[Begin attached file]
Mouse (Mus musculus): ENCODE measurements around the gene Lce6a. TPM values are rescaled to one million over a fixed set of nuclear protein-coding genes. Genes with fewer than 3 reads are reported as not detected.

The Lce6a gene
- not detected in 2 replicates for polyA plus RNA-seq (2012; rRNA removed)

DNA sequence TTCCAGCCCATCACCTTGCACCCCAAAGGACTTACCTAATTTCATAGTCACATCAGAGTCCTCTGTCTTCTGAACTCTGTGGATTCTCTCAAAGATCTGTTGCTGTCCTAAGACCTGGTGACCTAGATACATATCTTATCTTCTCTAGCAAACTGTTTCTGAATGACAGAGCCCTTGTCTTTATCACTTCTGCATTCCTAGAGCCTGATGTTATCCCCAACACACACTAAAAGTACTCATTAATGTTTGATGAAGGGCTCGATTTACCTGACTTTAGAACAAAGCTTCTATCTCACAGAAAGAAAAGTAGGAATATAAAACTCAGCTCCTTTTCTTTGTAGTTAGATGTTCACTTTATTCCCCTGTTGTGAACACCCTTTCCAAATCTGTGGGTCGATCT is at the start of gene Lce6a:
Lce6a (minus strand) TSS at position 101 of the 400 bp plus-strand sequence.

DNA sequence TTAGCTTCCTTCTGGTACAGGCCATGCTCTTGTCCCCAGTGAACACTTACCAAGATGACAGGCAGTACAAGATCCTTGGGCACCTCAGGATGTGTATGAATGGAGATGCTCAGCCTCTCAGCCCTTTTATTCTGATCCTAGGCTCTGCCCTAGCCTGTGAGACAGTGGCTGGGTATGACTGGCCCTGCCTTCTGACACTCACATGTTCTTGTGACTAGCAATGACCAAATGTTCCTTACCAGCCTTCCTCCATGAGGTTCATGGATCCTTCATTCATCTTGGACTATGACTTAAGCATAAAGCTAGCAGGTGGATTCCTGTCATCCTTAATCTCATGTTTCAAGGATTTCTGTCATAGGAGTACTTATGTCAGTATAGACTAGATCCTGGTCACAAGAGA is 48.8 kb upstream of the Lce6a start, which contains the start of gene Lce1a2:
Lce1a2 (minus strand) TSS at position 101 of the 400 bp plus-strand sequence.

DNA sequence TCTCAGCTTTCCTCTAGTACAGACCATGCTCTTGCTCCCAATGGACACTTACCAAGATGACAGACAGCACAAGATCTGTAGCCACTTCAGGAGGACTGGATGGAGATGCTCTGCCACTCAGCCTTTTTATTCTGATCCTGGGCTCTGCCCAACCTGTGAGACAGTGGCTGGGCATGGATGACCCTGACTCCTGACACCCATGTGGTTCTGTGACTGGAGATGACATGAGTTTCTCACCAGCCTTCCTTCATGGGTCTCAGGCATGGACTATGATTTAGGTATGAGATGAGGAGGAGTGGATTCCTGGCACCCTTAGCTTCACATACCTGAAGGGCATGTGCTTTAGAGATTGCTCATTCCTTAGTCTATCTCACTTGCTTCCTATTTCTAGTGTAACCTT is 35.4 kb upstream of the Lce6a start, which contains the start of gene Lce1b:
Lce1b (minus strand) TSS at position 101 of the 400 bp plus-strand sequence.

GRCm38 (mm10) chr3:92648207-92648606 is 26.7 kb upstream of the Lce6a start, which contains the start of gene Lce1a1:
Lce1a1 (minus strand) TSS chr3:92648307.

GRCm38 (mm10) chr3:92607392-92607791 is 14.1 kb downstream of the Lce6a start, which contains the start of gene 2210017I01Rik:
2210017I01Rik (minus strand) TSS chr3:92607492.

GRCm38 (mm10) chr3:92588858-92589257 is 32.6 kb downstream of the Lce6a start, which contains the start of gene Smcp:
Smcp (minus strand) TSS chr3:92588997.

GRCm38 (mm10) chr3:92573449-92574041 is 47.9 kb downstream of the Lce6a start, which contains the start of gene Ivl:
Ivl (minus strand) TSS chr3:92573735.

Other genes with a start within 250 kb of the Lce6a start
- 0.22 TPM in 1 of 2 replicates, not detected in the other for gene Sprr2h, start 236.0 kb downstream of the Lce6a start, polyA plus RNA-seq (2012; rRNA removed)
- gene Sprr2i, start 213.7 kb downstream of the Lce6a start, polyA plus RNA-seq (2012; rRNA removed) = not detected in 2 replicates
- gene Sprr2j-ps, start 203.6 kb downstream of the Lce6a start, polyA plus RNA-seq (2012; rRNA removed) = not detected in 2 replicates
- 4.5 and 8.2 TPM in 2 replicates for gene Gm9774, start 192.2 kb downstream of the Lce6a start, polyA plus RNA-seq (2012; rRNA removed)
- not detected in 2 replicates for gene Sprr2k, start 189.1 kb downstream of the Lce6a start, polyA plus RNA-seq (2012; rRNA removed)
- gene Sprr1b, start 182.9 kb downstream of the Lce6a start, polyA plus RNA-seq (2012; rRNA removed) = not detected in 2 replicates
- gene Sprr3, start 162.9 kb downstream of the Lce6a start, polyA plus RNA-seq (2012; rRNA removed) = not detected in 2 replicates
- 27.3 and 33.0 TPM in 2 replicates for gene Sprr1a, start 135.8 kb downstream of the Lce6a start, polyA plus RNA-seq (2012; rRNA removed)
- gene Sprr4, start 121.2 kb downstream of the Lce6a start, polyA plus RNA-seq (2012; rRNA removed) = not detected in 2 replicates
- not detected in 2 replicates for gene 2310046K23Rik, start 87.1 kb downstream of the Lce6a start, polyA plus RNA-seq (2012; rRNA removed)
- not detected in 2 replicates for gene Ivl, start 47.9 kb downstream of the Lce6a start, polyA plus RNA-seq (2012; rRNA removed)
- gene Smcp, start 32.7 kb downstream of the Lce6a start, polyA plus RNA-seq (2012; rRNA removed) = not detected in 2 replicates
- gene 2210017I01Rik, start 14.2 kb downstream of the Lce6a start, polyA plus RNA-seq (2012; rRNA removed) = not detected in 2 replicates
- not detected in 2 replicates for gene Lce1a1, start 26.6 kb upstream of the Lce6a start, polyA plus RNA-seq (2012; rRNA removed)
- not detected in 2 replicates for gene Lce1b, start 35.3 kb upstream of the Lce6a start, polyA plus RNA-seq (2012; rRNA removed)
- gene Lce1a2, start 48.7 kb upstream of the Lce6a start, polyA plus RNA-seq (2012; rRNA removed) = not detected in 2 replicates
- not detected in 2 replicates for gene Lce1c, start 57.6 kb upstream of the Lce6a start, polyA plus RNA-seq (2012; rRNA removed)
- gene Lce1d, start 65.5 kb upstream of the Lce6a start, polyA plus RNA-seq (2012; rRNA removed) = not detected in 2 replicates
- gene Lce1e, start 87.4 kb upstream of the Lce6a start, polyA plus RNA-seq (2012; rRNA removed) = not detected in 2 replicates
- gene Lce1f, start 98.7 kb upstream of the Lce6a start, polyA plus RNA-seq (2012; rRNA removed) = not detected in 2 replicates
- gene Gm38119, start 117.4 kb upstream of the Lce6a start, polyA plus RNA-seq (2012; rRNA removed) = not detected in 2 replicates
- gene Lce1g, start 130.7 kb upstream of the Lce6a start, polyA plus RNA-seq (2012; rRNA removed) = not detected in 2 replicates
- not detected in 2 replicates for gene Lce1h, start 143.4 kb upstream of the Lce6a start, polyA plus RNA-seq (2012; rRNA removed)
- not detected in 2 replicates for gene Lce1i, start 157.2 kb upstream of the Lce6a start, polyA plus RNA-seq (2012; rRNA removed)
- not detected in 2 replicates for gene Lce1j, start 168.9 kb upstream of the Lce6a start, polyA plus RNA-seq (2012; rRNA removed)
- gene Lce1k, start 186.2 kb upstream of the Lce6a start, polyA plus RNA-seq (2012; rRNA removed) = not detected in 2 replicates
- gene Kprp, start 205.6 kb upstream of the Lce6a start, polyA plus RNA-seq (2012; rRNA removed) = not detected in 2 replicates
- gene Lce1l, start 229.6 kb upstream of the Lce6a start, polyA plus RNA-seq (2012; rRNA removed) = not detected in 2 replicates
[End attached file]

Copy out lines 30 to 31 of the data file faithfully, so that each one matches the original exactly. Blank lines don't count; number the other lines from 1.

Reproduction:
- gene Smcp, start 32.7 kb downstream of the Lce6a start, polyA plus RNA-seq (2012; rRNA removed) = not detected in 2 replicates
- gene 2210017I01Rik, start 14.2 kb downstream of the Lce6a start, polyA plus RNA-seq (2012; rRNA removed) = not detected in 2 replicates